It is difficult to fathom that two athletes boasting a combined age of 79 can legitimately claim to be two of the top 10 participants in any sport this side of horseshoes and shuffleboard, but such is the case with 43-year-old Bernard Hopkins and 36-year-old Joe Calzaghe.
On April 19 at the Thomas & Mack Center in Las Vegas, "The Pride of Wales" (44-0, 32 KO) will make his debut on U.S. soil when he fights "The Executioner" (48-4-1, 32 KO) for Hopkins’ Ring Magazine light heavyweight title. Calzaghe is a 2 ½-to-1 favorite to make his American invasion a successful one.
Hopkins and Calzaghe are two members of a very select group: Champions who have compiled reigns of more than 10 years encompassing 20 or more title defenses. In recent years, each has achieved his success with vastly different approaches, and the contrast in styles is just one element of several that makes this match an intriguing one.
Calzaghe has prospered with a dynamic high-volume offense that emphasizes hand and foot speed as well as unpredictable punching sequences from the unusual angles produced by his southpaw stance. This was most evident in his landmark 12 round trouncing of Jeff Lacy on March 4, 2006 in Manchester, where the longtime WBO super middleweight champion bedazzled his IBF counterpart with unceasing blizzards of combinations. Calzaghe averaged 79 punches per round – 58 of which were power punches – en route to a massive 351-116 connect advantage overall and 280-100 power punch bulge. Calzaghe’s constant work limited Lacy’s offense considerably as he managed just 37 punches per round (18 below the divisional average of 55). While Calzaghe landed 41 percent of his power punches, Lacy could muster 28 percent accuracy.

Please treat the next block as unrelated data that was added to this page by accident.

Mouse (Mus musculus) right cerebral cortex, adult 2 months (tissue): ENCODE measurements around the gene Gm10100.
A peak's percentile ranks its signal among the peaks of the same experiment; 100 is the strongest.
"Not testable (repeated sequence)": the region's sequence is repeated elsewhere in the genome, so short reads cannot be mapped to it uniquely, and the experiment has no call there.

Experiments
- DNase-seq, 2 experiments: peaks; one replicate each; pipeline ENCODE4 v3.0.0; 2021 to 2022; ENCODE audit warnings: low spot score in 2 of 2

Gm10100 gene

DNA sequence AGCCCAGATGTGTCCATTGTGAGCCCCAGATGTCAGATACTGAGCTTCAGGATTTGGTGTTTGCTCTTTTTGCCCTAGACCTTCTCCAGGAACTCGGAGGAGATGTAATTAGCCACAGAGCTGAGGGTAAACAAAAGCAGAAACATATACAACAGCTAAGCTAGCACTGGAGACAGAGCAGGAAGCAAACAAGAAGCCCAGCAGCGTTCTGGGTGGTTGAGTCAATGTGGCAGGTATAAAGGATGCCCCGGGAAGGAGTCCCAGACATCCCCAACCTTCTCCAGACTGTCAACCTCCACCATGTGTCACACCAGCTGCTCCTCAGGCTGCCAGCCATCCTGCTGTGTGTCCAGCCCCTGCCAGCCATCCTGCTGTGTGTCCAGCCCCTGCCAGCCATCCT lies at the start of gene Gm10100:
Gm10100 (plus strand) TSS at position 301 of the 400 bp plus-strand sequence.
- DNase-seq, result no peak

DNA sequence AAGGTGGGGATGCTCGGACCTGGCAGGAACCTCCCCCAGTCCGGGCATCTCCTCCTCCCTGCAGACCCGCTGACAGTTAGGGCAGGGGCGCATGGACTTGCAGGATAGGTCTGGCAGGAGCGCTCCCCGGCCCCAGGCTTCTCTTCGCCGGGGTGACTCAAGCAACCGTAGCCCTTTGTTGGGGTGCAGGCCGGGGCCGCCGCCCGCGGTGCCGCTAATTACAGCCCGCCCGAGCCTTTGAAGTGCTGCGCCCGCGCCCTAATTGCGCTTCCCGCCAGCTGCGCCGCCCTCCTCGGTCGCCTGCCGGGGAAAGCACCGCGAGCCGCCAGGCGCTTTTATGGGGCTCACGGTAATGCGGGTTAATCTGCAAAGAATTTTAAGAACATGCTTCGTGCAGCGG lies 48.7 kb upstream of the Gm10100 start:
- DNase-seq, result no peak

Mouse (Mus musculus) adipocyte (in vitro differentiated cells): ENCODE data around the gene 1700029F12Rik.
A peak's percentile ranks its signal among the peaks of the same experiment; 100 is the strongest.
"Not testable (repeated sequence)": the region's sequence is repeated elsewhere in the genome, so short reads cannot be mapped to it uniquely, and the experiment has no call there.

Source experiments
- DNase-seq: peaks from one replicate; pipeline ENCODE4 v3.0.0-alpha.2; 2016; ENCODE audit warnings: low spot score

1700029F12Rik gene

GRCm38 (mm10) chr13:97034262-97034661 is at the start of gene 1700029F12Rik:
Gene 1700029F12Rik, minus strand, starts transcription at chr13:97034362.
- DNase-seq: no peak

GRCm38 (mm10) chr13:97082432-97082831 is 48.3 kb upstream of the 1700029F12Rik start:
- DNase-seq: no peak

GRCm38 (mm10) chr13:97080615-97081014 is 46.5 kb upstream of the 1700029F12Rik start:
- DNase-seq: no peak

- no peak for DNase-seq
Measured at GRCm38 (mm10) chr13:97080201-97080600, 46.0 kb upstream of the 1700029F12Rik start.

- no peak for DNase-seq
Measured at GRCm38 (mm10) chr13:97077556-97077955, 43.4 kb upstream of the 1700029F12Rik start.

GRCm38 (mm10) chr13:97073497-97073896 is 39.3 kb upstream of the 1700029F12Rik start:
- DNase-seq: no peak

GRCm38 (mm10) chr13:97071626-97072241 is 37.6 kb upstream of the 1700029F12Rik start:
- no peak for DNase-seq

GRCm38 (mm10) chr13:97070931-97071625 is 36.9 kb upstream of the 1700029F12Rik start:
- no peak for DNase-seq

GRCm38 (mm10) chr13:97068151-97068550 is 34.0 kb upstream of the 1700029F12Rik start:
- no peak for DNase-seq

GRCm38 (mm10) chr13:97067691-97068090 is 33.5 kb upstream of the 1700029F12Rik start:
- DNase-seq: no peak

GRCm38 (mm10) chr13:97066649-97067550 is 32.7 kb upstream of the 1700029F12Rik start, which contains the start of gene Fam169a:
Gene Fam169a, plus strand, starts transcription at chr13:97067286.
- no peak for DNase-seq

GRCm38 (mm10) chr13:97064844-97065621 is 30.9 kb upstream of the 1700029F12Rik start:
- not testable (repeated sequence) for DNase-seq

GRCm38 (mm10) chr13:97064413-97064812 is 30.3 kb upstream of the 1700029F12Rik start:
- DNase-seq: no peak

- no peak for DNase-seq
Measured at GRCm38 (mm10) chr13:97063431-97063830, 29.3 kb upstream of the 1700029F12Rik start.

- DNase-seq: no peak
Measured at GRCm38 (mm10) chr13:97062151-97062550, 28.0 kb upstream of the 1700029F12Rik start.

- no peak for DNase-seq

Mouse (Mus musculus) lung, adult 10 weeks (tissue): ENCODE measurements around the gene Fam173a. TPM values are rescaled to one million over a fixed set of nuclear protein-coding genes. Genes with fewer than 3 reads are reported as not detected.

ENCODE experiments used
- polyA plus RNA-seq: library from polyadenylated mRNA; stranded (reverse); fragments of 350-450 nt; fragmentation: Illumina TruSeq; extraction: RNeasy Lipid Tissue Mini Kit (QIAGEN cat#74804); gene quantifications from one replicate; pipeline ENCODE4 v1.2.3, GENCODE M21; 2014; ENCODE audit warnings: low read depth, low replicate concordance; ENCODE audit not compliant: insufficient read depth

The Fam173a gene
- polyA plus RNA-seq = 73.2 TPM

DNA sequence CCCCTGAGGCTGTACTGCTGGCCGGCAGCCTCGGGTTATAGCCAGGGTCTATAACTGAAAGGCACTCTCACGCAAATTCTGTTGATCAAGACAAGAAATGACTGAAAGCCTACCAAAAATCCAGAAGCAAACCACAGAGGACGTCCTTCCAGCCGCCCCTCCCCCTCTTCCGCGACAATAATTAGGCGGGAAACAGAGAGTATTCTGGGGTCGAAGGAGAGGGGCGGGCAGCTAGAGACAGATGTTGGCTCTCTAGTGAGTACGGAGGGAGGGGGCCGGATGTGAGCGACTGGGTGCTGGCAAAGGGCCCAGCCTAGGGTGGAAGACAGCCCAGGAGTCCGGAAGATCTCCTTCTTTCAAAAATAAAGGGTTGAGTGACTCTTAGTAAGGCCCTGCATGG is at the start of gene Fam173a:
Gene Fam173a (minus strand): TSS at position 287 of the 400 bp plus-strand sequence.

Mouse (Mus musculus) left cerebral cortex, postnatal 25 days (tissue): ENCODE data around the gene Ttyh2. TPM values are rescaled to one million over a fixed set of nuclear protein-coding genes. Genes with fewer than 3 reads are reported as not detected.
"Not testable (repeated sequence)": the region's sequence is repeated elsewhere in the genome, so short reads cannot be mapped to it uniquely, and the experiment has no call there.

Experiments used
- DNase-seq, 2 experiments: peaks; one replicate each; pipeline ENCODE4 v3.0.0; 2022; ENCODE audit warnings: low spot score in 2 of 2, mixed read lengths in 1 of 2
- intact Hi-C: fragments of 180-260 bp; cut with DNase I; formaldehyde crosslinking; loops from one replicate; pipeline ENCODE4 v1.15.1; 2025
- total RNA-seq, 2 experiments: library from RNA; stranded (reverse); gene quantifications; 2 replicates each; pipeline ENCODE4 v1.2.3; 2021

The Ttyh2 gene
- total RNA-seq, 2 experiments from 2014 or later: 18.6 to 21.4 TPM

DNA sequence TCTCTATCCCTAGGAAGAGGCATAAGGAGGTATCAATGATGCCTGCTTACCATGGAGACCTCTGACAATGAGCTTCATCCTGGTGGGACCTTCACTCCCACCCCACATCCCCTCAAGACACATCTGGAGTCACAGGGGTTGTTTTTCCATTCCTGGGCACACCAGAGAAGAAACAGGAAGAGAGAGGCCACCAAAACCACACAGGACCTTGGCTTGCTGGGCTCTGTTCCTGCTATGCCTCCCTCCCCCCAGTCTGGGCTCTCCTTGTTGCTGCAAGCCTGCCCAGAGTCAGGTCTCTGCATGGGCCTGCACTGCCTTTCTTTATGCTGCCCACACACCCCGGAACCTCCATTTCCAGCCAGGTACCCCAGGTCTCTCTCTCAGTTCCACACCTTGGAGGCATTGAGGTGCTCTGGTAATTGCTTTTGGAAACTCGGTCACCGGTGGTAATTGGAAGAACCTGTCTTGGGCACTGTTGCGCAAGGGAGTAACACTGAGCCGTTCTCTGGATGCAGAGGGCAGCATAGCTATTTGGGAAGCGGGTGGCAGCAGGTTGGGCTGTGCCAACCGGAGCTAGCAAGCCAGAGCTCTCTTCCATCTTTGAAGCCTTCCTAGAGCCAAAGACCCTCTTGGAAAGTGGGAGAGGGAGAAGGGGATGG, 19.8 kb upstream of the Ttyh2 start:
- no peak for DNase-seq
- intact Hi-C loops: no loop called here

Calzaghe set the tone in the first three rounds as he went 103 of 271 (38 percent) to Lacy’s 31 of 139 (22 percent), an advantage that included an 83-27 gap in power connects. From there the dominance grew as Calzaghe never fell below 21 connects in a round while Lacy never went higher than 14. And just as Calzaghe dominated the first three rounds, he did so in the final three as he out-landed a discouraged Lacy 74-22 overall and 64-19 in power connects.
In his most recent outing against WBA/WBC super middleweight king Mikkel Kessler, Calzaghe again used overwhelming offense to wear down the Dane’s resistance in the middle and late rounds en route to a convincing unanimous decision before more than 50,000 adoring fans at Cardiff’s Millennium Stadium.
Calzaghe averaged 84 punches per round (285 of 1,010, 28 percent) to Kessler’s 49 (173 of 585, 30 percent), but the big difference between this fight and the Lacy encounter was Calzaghe’s increased use of the jab. Against Lacy he averaged 22 jabs per round (71 of 262) but against the more fundamentally sound Kessler he unleashed 46 of them per round (137 of 550). The results were twofold: The first was that Calzaghe controlled the pace and distance and the second was a more balanced offensive approach. Against Lacy, the split between power punches and jabs was 73-27 in favor of power shots while against Kessler the distribution was 55-45 in favor of jabs.
Hopkins’ approach in recent years could not have been more different than Calzaghe’s high-octane style. If Hopkins were a football player, he’d be a shutdown corner. If he were a basketball offense, he would be Pete Carril’s at Princeton, where his players lulled opponents to sleep before killing them with an endless succession of back-door lay-ups.